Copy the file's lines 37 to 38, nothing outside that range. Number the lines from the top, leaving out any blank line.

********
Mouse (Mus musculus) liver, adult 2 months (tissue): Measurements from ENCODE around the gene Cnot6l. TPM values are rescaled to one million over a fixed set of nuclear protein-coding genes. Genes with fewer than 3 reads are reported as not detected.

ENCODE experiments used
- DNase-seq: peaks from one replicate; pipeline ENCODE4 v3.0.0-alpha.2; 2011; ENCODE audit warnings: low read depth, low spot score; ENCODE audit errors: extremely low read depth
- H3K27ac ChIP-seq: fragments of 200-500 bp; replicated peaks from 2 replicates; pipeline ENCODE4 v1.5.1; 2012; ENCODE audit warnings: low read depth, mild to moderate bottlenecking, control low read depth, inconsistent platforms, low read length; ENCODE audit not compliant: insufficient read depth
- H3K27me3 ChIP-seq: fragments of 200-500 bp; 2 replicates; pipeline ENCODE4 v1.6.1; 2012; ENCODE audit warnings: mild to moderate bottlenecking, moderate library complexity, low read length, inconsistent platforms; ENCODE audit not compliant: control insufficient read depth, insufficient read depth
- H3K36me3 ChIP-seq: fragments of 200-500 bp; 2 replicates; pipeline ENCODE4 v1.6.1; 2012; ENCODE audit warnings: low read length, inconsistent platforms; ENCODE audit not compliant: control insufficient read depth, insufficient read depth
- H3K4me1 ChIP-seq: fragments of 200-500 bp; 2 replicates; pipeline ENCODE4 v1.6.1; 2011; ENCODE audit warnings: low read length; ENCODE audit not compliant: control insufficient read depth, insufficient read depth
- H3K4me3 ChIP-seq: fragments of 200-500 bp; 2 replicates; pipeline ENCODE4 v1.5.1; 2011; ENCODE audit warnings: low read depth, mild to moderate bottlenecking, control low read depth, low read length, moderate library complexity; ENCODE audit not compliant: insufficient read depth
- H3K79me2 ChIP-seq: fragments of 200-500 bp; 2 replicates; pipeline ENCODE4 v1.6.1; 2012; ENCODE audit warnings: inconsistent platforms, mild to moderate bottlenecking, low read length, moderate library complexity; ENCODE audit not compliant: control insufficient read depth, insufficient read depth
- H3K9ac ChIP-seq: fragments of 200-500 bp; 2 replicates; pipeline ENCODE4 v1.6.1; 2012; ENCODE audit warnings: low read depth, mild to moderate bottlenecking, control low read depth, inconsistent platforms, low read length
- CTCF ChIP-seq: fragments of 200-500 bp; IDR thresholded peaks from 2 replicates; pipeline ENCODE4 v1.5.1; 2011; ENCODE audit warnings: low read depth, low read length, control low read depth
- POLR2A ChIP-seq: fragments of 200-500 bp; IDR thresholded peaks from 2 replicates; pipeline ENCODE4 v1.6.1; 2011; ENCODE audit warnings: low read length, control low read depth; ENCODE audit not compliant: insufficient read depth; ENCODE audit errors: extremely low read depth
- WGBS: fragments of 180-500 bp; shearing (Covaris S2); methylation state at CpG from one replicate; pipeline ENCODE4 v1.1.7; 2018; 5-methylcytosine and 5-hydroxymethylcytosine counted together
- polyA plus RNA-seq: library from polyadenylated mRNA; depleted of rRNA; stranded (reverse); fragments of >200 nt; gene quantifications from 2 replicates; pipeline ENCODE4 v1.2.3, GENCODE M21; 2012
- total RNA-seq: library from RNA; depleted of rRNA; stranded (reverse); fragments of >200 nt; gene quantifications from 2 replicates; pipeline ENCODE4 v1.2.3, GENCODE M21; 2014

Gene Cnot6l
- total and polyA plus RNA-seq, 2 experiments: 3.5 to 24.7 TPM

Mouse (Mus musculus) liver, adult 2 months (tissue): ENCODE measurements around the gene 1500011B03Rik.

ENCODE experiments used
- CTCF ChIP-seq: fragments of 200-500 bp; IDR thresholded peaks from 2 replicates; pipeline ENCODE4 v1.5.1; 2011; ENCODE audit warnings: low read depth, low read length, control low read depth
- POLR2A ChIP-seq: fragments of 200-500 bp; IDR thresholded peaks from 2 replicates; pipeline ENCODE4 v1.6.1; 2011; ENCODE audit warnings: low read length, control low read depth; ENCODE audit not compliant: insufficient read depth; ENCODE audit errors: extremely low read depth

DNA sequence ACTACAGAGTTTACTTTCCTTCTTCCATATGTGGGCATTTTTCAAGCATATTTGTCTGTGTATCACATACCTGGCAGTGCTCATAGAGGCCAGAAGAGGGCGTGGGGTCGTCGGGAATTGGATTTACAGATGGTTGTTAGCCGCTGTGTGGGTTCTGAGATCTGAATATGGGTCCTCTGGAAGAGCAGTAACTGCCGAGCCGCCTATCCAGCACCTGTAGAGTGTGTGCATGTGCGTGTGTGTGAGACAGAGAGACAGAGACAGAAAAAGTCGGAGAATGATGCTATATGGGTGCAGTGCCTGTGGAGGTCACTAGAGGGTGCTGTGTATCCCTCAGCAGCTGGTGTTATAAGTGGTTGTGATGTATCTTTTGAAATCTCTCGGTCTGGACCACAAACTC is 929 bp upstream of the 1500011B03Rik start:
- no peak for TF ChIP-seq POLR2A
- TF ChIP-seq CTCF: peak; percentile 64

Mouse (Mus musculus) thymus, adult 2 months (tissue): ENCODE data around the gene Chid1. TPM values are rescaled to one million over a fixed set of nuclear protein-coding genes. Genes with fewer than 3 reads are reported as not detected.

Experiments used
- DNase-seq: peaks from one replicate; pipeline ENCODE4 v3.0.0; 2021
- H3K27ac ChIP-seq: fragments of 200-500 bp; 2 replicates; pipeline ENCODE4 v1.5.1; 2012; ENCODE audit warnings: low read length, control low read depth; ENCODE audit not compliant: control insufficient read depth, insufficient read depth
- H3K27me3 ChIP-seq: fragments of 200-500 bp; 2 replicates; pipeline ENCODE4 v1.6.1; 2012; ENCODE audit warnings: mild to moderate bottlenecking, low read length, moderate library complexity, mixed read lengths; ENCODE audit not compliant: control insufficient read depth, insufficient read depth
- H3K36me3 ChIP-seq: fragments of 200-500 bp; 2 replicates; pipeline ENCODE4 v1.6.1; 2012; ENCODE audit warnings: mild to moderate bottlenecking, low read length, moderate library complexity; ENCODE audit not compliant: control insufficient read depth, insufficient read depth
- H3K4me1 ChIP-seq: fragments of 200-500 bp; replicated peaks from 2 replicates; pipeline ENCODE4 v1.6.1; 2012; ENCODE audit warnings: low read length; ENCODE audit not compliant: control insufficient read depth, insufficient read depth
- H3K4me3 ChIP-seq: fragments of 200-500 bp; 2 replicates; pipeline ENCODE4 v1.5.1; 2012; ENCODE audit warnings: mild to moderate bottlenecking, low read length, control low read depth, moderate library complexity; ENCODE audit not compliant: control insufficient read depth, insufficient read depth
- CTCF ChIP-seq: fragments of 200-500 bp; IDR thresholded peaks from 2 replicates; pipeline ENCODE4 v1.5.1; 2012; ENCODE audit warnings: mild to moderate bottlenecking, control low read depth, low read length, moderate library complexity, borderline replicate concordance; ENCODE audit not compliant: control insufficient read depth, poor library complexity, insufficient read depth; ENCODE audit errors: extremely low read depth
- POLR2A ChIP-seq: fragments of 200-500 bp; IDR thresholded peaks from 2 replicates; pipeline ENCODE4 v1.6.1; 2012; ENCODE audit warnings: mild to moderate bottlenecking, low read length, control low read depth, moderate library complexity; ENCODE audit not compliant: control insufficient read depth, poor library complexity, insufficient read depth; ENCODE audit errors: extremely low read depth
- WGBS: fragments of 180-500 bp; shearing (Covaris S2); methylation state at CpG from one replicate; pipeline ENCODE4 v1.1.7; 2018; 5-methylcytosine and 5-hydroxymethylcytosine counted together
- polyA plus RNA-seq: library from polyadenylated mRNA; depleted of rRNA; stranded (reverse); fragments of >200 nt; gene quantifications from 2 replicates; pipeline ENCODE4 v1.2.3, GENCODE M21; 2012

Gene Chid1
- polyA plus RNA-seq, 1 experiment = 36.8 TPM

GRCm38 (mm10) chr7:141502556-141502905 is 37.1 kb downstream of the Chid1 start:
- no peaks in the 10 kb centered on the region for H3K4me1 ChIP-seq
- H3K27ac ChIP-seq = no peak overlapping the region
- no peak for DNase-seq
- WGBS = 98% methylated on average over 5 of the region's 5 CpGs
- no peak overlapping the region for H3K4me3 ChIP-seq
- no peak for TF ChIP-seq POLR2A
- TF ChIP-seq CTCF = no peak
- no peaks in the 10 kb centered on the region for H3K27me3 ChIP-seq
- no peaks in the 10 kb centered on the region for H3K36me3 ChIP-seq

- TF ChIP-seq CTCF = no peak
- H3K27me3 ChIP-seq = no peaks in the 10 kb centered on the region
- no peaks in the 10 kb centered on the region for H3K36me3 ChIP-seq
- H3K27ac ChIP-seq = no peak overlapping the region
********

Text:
Gene Chid1
- polyA plus RNA-seq, 1 experiment = 36.8 TPM